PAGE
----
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Volume 22 Issue 6 - March 2017

  • Text
  • March
  • Toronto
  • Jazz
  • April
  • Arts
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  • Musical
  • Performing
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On our cover: Owen Pallett's musical palette on display at New Creations. Spring brings thoughts of summer music education! (It's never too late.). For Marc-Andre Hamelin the score is king. Ella at 100 has the tributes happening. All; this and more.

esists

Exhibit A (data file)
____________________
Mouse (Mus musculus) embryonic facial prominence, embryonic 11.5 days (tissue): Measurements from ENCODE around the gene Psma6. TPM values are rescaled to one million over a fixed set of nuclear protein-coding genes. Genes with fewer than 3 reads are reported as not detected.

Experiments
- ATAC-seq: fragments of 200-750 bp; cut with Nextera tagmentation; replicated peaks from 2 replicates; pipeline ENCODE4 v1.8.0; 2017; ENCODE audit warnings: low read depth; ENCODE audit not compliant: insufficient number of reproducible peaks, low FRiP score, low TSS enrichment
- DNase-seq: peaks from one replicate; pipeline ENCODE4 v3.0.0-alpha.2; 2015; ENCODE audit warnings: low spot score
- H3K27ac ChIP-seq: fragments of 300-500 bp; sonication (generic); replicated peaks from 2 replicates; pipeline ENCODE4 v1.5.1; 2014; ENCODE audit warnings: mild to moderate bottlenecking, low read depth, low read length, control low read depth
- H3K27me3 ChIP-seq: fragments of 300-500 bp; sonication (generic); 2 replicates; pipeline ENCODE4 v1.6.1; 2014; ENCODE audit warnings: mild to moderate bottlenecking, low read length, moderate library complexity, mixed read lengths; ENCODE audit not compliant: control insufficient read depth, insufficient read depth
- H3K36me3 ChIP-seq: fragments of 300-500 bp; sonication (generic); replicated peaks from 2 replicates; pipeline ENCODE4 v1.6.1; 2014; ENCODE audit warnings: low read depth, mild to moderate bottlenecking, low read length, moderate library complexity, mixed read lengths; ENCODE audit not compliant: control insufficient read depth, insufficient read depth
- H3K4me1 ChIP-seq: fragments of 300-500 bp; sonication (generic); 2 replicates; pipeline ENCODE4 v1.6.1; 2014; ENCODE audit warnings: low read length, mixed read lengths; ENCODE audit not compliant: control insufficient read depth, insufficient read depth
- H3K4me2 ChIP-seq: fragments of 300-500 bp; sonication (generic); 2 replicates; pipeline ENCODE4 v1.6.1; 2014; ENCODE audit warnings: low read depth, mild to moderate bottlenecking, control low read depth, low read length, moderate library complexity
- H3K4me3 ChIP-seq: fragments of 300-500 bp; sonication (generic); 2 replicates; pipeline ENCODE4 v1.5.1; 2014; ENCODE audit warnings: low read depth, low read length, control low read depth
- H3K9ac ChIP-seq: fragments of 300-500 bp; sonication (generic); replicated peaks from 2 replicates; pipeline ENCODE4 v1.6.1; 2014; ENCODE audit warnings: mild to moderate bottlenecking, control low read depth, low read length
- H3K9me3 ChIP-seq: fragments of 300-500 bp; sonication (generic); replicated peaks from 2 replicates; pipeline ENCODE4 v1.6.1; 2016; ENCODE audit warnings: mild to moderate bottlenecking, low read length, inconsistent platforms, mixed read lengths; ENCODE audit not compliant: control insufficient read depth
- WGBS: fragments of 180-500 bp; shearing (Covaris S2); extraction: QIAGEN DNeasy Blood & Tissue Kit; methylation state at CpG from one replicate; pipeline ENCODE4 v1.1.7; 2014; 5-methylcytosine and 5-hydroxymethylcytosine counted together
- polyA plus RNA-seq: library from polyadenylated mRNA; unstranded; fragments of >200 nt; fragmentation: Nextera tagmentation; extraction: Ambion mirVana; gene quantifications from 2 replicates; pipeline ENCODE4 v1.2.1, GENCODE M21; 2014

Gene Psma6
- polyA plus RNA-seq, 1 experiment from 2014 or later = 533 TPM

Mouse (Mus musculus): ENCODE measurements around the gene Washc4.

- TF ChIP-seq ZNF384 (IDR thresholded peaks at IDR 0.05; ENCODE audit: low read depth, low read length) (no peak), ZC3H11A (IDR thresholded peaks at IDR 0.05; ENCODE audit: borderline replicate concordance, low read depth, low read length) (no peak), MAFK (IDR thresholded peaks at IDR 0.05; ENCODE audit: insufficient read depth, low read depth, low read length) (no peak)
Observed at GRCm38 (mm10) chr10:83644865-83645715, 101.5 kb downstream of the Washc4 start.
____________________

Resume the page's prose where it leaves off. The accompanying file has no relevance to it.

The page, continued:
esists over-interpretation, letting the tonal feast proceed unhindered. Articulation and ensemble are precise in their spirited Finale. A conventional Terzettino (1905) by Théodore Dubois was the first piece for flute, viola, and harp, given here with appealing French sentiment. Uruguayan-born Miguel del Aguila’s commissioned work Submerged (2013) here receives its CD premiere. Hat Trick brings excitement and commitment to its dance rhythms and under-the-sea imagery. The group plays Toro Takemitsu’s And then I knew ’twas Wind (1992) with sensitivity to evocative contemporary timbres and textures, the work’s main attractions. I find the tonal material much derived from Messiaen’s scales, though. Sofia Gubaidulina`s 1980 Garten von Freuden und Traurigkeiten (Garden of Joys and Sorrows) is the lengthiest work. Its extended exploration of harmonics, glissandi, percussive harp and many other effects is realized here with maximal facility. Altogether this is a stellar production by Hat Trick – April Clayton, flute; David Wallace, viola; and Kristi Shade, harp – who indeed make every shot count. Roger Knox Mieczyslav Weinberg – Chamber Symphonies; Piano Quintet Kremerata Baltica; Gidon Kremer ECM New Series 2538/39 !! In his late 60s, Mieczyslav Weinberg began reaching back over 40 years, transforming three unpublished string quartets into three Chamber Symphonies for string orchestra, making numerous changes and composing new L/R movements for each. Many Hindemith-like neo-Baroque melodies and sequences indicate Weinberg’s early stylistic orientation. Chamber Symphony No.1 (1986) is sunny, graceful and dance-like, its Presto finale resembling an episode from Prokofiev’s Romeo and Juliet. No.2 (1987) is darker and more dramatic, the newly composed middle movement a wry Mahlerian ländler. No.3 (1990), based on a quartet from 1945, is darker still, its first and third movements sombre reflections of their wartime origins. The vigorous second movement suggests the influence of Shostakovich, Weinberg’s friend and mentor whose stylistic fingerprints cover many pages of Weinberg’s scores, including the newly composed, eerily haunting Andantino that ends No.3. As much as I enjoyed No.3, I was unprepared for the emotional impact of Chamber Symphony No.4 (1992), Weinberg’s last completed work, containing quotations from several of his mature compositions. Here, Weinberg truly sounds like no one else but himself. In this profoundly affecting music, I hear a lifetime of experiences – long-ago loves, losses, pleasures and griefs, the klezmer clarinet an aching echo from Weinberg’s childhood in Poland, before he fled the Nazis to live in Russia. I consider it a masterpiece. Weinberg’s youthfully robust Piano Quintet (1944), arranged by Weinberg enthusiast Gidon Kremer and percussionist Andrei Pushkarev, completes this very significant and satisfying 2-CD set. Michael Schulman György and Márta Kurtág play Kurtág György Kurtág; Márta Kurtág BMC Records CD 233 (bmcrecords.hu) !! In February 2016 the city of Budapest celebrated György Kurtág’s 90th birthday with something few living composers receive: an eight-day festival. The internationally renowned Hungarian composer is also a pianist, who for decades served as an influential professor of piano and later of chamber music at the Franz Liszt Academy of Music. Márta, his wife of over 65 years, is also a pianist, and they have performed and recorded together for almost as long. Of the 43 pieces/tracks on the CD, 39 are from the composer’s Játékok (Games). Begun in 1973, Játékok is an ever-growing extensive collection of aphoristic solo and duo piano “pedagogical performance pieces.” Presently numbering eight volumes, they mark significant stages in the development of Kurtág’s oeuvre. Kurtág explains his initial motivation for the Játékok series was “suggested by children playing spontaneously…for whom the piano still means a toy.…They pile up seemingly disconnected sounds, and if this happens to arouse their musical instinct they look consciously for some of the harmonies found by chance and keep repeating them.” This disc presents previously unreleased live concert recordings as well as those made by the Kurtágs for Hungarian Radio over a period of 23 years. Performed close to the date they were composed, they preserve the composer’s germinal vision for the works, many of which are meant as miniature memorials for friends or musicians. Here is one of the paradoxes of these works: the remarkable power of a sonic fragment to suggest vast space or timelessness. Not simply a series of dry pedagogic piano exercises, Játékok explores Kurtag’s signature sound world marked by concentration and sonic intensity hand in hand with the exploration of a very wide range of human experience. It’s a world in turns playful and intellectually exploratory, evoking flowers as much as death and tears. This is music which richly rewards repeated visits. Andrew Timar Concert note: New Music Concerts presents soprano Tony Arnold and violinist Movses Pogossian performing Kurtág’s iconic Kafka Fragments on March 26 at Gallery 345. Eliot Britton – Metatron Architek Percussion ambiences magnetiques AM 232 CD (actuellecd.com) !! Metatron was composed as part of Eliot Britton’s doctoral dissertation at McGill a couple of years ago, and it has now happily been recorded by Montrealbased quartet Architek Percussion. This music is the result of a very purposeful collision of two different sound worlds: the kaleidoscopic sounds of Architek’s drums, cymbals, other percussive instruments and synthesizers are woven together with recorded samples of old vinyl, mostly jazz and swing music. Britton has deftly integrated these two sources, not only exploiting the obvious sonic dissonances between them, but also finding surprising ways to bring them into harmony with each other. The liner notes say that Britton was partly inspired by memories of destroying his childhood piano with a chainsaw, an experience that led him to reflect on the relationships between technology, history, and our musical lives. At times the pummelling power of the percussion certainly feels like it is annihilating the sampled music, but Britton also reserves sparser passages for the samples to stand on their own, offering brief glimpses of earlier musical aesthetics between the percussion and electronics. Metatron is a thrilling record, though perhaps not one for all occasions. Bristling with a youthful energy and fearlessness, at times it reaches the same rhythmic intensity as techno, making it a record that is more likely to give you a jolt than soothe you. Will Pearson JAZZ AND IMPROVISED MUSIC Is That All There Is Misses Satchmo Bros BROS11602 (missessatchmo.com) !! In their third offering, this delightful Montreal-based quintet has released a project that literally drips with authenticity from “The Big Easy” and fully embraces the multi-cultural, Afro-Creole-Acadian-infused mojo that has made sultry New Orleans the musical crossroads of the world since the 17th century. This elegant ensemble presents a spicy étoufée of 13 sassy, eclectic tunes, embracing traditional spiritual material, as well as compositions from the great Louis Armstrong, the Gershwins, Fats Waller, 78 | March 1, 2017 - April 7, 2017 thewholenote.com